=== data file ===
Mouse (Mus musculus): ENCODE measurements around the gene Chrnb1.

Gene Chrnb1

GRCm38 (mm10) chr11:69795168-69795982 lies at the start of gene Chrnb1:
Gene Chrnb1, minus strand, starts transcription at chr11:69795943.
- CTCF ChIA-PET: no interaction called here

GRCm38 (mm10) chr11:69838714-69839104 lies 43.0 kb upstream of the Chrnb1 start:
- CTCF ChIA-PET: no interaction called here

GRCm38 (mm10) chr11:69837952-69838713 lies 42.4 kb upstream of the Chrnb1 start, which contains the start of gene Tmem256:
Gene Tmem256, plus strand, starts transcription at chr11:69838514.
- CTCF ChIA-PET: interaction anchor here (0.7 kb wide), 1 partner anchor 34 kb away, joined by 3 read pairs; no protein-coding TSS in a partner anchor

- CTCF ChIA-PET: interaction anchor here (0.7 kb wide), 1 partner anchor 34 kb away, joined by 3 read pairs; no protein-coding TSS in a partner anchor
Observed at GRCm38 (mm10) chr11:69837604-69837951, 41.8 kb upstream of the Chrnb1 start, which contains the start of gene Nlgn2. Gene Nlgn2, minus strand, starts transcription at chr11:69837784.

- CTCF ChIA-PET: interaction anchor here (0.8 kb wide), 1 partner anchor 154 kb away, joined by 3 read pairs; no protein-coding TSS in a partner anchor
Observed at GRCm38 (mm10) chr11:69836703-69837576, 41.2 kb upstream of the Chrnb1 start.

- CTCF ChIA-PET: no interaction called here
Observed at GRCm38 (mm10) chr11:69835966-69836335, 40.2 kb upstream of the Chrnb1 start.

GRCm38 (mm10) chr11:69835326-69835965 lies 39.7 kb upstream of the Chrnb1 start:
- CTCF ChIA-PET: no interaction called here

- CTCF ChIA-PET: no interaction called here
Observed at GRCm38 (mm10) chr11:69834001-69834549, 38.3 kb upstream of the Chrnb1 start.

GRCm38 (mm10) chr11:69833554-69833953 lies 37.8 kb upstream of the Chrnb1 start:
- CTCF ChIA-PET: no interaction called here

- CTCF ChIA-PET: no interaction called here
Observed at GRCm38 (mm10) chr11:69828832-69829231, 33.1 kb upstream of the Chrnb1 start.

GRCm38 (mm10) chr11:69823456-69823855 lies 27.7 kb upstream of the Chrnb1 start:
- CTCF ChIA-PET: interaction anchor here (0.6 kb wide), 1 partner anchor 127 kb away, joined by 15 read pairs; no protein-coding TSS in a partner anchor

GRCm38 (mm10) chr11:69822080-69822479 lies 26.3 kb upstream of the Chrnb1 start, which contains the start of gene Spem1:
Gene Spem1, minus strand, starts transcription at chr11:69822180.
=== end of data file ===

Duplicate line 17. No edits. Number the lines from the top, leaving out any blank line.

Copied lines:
GRCm38 (mm10) chr11:69835326-69835965 lies 39.7 kb upstream of the Chrnb1 start: